Intellectual disability CNS demyelination Brain atrophy Encephalitis Visual loss Muscular hypotonia Strabismus Splenomegaly Headache Tetraparesis Hyperreflexia Respiratory tract infection Basal ganglia calcification Respiratory failure Recurrent bacterial infections Spastic tetraparesis Visual impairment Autoimmune hemolytic anemia Ptosis Episodic fever Diffuse cerebral atrophy Pure red cell aplasia Abnormality of the skeletal system Paresthesia Leukodystrophy Peripheral demyelination Cerebral calcification Irritability Muscular hypotonia of the trunk Rheumatoid arthritis Diplopia Rigidity Areflexia Hemolytic anemia Acrocyanosis Purpura Thrombocytopenia Hashimoto thyroiditis Vitiligo Dilatation Bulbar palsy Sinusitis Ophthalmoparesis Micromelia Hemiplegia/hemiparesis Skeletal dysplasia Hyperlordosis Recurrent otitis media Lumbar hyperlordosis Global brain atrophy Arthralgia Platyspondyly Arthritis Lymphadenopathy Unexplained fevers Kyphoscoliosis Increased CSF protein Decerebrate rigidity Abnormal nerve conduction velocity Aplasia/Hypoplasia of the abdominal wall musculature Cloverleaf skull Demyelinating peripheral neuropathy Abnormal flash visual evoked potentials Abnormality of the thumb Motor deterioration Abnormality of movement Dysmetria Impaired vibratory sensation Sensory axonal neuropathy ST segment elevation Hypothyroidism Increased serum pyruvate Positive Romberg sign Hyperactive deep tendon reflexes Ankle clonus Progressive spasticity Limb dysmetria Abnormality of central motor conduction Opisthotonus Short stature Low-set ears Anemia Intellectual disability, mild Severe short stature Diarrhea Tubulointerstitial fibrosis Abnormal lung morphology Type 2 muscle fiber atrophy Aspiration Respiratory insufficiency due to muscle weakness Easy fatigability Poor suck Glycosuria Abnormality of the immune system Weak cry Hyperthyroidism Fatigable weakness Primary adrenal insufficiency Raynaud phenomenon Myositis EMG: decremental response of compound muscle action potential to repetitive nerve stimulation Cyanosis Abnormality of the thymus Hyperacusis Decreased miniature endplate potentials Sudden episodic apnea Apneic episodes precipitated by illness, fatigue, stress Acetylcholine receptor antibody positivity Generalized hypotonia due to defect at the neuromuscular junction Muscle specific kinase antibody positivity Single fiber EMG abnormality Limb muscle weakness Polyneuropathy Sensory impairment Esotropia Psychosis Generalized muscle weakness Rhizomelia Cellular immunodeficiency Nephritis Metaphyseal irregularity Combined immunodeficiency Restrictive ventilatory defect Hypermelanotic macule Scleroderma Recurrent sinusitis Irregular vertebral endplates Narrow nose Barrel-shaped chest Juvenile rheumatoid arthritis Immune dysregulation Spondylometaphyseal dysplasia Hemiplegia Tapered finger Decrease in T cell count Madelung deformity Progressive spastic quadriplegia Metaphyseal sclerosis Arthralgia/arthritis Hypopigmented skin patches on arms Respiratory distress Dyspnea Polyhydramnios Proximal muscle weakness Apnea Paralysis Arthrogryposis multiplex congenita Postural tremor Deep white matter hypodensities Decreased nerve conduction velocity Recurrent lower respiratory tract infections Central adrenal insufficiency Trachyonychia Delayed speech and language development Motor delay Babinski sign Abnormal pyramidal sign Lymphoma Otitis media Recurrent urinary tract infections Lymphopenia Recurrent upper respiratory tract infections Recurrent viral infections Adrenocorticotropic hormone deficiency Impaired T cell function Hypouricemia Autoimmune neutropenia Abnormal T cell morphology Recurrent opportunistic infections Cerebral vasculitis Brain abscess Lymph node hypoplasia Abnormality of B cell physiology Microcephaly Hepatomegaly Cerebellar atrophy Alopecia areata Alopecia totalis Cerebral atrophy Emotional lability Neoplasm Pain Depressivity Constipation Difficulty walking Scarring Confusion Urinary incontinence Memory impairment Muscle stiffness Hyperkinesis Incoordination Brain neoplasm Chronic sinusitis Urinary hesitancy Alopecia Hypoglycemia Nail dystrophy Asthma Decreased antibody level in blood Growth hormone deficiency Inflammatory abnormality of the skin Bronchiectasis Meningitis Psoriasiform dermatitis Adrenal insufficiency Dystonia Encephalopathy CNS hypomyelination Protruding ear Optic atrophy Hydrocephalus Blindness Vomiting Abnormality of metabolism/homeostasis Pes cavus Weight loss Reduced visual acuity EEG abnormality Mental deterioration Developmental regression Pallor Falls Increased CSF interferon alpha Sensory neuropathy Neurodegeneration Generalized myoclonic seizures Optic disc pallor Frequent falls Progressive muscle weakness Clonus Sensorimotor neuropathy Horizontal nystagmus EMG abnormality Paraparesis Spastic paraparesis Sensorineural hearing impairment Chronic CSF lymphocytosis Agenesis of corpus callosum Cerebral palsy Glaucoma Cerebral cortical atrophy Hepatosplenomegaly Elevated hepatic transaminase Feeding difficulties in infancy Skin rash Severe global developmental delay Abnormality of extrapyramidal motor function Intellectual disability, profound Postnatal microcephaly Progressive microcephaly Leukoencephalopathy Poor head control Chilblains Petechiae Congenital glaucoma Prolonged neonatal jaundice Atrophy/Degeneration affecting the brainstem Progressive encephalopathy Morphological abnormality of the pyramidal tract Vegetative state Lymphocytosis CSF pleocytosis Autoamputation Multiple gastric polyps CSF lymphocytic pleiocytosis Acute demyelinating polyneuropathy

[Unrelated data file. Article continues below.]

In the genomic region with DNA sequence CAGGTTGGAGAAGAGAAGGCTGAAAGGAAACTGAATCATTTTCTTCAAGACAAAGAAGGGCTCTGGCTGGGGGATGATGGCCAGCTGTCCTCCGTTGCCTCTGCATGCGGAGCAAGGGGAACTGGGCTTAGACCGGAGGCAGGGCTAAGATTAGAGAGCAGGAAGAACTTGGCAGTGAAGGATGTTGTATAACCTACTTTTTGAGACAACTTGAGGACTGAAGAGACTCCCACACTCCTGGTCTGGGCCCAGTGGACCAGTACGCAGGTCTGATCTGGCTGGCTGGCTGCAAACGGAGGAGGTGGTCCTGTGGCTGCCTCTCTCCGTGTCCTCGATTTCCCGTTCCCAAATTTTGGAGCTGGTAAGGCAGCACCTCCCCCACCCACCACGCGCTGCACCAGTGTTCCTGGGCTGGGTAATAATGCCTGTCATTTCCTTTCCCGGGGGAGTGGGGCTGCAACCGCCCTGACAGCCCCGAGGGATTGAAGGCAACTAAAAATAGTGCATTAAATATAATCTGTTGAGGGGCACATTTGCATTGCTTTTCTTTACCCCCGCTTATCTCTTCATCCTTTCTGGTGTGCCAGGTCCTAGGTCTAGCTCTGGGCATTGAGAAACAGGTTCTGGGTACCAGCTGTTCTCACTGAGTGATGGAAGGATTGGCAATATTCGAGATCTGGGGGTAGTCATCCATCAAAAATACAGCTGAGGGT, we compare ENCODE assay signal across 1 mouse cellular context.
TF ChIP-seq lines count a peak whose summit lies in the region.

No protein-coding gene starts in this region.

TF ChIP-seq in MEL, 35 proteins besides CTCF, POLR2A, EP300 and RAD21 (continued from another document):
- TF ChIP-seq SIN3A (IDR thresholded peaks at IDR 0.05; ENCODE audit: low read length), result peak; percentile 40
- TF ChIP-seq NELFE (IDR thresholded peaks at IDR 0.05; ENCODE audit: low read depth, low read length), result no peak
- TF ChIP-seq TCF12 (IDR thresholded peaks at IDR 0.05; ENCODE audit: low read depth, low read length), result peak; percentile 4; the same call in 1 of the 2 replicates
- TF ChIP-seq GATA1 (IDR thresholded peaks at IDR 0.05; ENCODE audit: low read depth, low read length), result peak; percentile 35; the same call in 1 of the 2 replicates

If you liked this article maybe you will also find interesting the following in-depth articles about other rare diseases, like Arthritis and Sensory neuropathy, related diseases and genetic alterations